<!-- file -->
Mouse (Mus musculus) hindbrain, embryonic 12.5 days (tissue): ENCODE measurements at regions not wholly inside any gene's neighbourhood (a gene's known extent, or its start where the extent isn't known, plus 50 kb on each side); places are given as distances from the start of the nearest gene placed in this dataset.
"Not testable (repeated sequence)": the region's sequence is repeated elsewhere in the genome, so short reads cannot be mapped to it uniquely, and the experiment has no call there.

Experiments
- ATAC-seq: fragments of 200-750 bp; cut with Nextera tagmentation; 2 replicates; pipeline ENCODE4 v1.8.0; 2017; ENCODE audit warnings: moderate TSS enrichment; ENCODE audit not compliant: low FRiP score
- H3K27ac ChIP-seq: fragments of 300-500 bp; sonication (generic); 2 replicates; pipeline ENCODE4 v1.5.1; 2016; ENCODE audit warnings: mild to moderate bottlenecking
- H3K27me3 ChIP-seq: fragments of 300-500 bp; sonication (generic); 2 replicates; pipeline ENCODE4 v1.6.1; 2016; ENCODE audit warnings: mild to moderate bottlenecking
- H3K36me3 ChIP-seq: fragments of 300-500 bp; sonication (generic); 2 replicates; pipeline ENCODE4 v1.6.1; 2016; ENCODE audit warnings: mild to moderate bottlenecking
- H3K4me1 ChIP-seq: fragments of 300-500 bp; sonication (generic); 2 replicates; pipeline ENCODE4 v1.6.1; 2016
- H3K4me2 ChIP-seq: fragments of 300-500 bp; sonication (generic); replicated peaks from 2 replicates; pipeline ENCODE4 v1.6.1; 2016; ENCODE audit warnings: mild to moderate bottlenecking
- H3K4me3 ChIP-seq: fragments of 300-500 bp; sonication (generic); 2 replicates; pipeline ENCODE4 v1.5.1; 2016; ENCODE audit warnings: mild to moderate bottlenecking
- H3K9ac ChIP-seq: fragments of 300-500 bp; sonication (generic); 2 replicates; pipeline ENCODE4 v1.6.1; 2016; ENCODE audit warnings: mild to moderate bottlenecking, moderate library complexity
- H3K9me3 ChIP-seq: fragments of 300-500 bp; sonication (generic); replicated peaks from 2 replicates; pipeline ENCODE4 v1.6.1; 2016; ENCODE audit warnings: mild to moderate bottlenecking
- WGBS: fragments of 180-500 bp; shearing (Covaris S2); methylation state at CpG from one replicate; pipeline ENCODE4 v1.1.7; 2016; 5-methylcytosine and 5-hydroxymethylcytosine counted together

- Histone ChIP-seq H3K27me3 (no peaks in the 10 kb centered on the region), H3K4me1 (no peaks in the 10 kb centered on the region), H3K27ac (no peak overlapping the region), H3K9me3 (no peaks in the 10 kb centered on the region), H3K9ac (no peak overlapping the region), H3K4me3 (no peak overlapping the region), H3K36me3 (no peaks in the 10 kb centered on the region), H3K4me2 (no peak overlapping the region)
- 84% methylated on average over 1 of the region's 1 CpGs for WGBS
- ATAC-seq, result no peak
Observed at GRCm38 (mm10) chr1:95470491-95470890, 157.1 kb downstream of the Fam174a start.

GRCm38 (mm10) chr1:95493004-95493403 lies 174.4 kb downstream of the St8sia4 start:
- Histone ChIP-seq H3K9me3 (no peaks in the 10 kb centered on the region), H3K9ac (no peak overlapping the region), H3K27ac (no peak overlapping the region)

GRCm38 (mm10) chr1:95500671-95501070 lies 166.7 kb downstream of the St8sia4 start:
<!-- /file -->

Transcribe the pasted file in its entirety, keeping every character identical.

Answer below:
Mouse (Mus musculus) hindbrain, embryonic 12.5 days (tissue): ENCODE measurements at regions not wholly inside any gene's neighbourhood (a gene's known extent, or its start where the extent isn't known, plus 50 kb on each side); places are given as distances from the start of the nearest gene placed in this dataset.
"Not testable (repeated sequence)": the region's sequence is repeated elsewhere in the genome, so short reads cannot be mapped to it uniquely, and the experiment has no call there.

Experiments
- ATAC-seq: fragments of 200-750 bp; cut with Nextera tagmentation; 2 replicates; pipeline ENCODE4 v1.8.0; 2017; ENCODE audit warnings: moderate TSS enrichment; ENCODE audit not compliant: low FRiP score
- H3K27ac ChIP-seq: fragments of 300-500 bp; sonication (generic); 2 replicates; pipeline ENCODE4 v1.5.1; 2016; ENCODE audit warnings: mild to moderate bottlenecking
- H3K27me3 ChIP-seq: fragments of 300-500 bp; sonication (generic); 2 replicates; pipeline ENCODE4 v1.6.1; 2016; ENCODE audit warnings: mild to moderate bottlenecking
- H3K36me3 ChIP-seq: fragments of 300-500 bp; sonication (generic); 2 replicates; pipeline ENCODE4 v1.6.1; 2016; ENCODE audit warnings: mild to moderate bottlenecking
- H3K4me1 ChIP-seq: fragments of 300-500 bp; sonication (generic); 2 replicates; pipeline ENCODE4 v1.6.1; 2016
- H3K4me2 ChIP-seq: fragments of 300-500 bp; sonication (generic); replicated peaks from 2 replicates; pipeline ENCODE4 v1.6.1; 2016; ENCODE audit warnings: mild to moderate bottlenecking
- H3K4me3 ChIP-seq: fragments of 300-500 bp; sonication (generic); 2 replicates; pipeline ENCODE4 v1.5.1; 2016; ENCODE audit warnings: mild to moderate bottlenecking
- H3K9ac ChIP-seq: fragments of 300-500 bp; sonication (generic); 2 replicates; pipeline ENCODE4 v1.6.1; 2016; ENCODE audit warnings: mild to moderate bottlenecking, moderate library complexity
- H3K9me3 ChIP-seq: fragments of 300-500 bp; sonication (generic); replicated peaks from 2 replicates; pipeline ENCODE4 v1.6.1; 2016; ENCODE audit warnings: mild to moderate bottlenecking
- WGBS: fragments of 180-500 bp; shearing (Covaris S2); methylation state at CpG from one replicate; pipeline ENCODE4 v1.1.7; 2016; 5-methylcytosine and 5-hydroxymethylcytosine counted together

- Histone ChIP-seq H3K27me3 (no peaks in the 10 kb centered on the region), H3K4me1 (no peaks in the 10 kb centered on the region), H3K27ac (no peak overlapping the region), H3K9me3 (no peaks in the 10 kb centered on the region), H3K9ac (no peak overlapping the region), H3K4me3 (no peak overlapping the region), H3K36me3 (no peaks in the 10 kb centered on the region), H3K4me2 (no peak overlapping the region)
- 84% methylated on average over 1 of the region's 1 CpGs for WGBS
- ATAC-seq, result no peak
Observed at GRCm38 (mm10) chr1:95470491-95470890, 157.1 kb downstream of the Fam174a start.

GRCm38 (mm10) chr1:95493004-95493403 lies 174.4 kb downstream of the St8sia4 start:
- Histone ChIP-seq H3K9me3 (no peaks in the 10 kb centered on the region), H3K9ac (no peak overlapping the region), H3K27ac (no peak overlapping the region)

GRCm38 (mm10) chr1:95500671-95501070 lies 166.7 kb downstream of the St8sia4 start: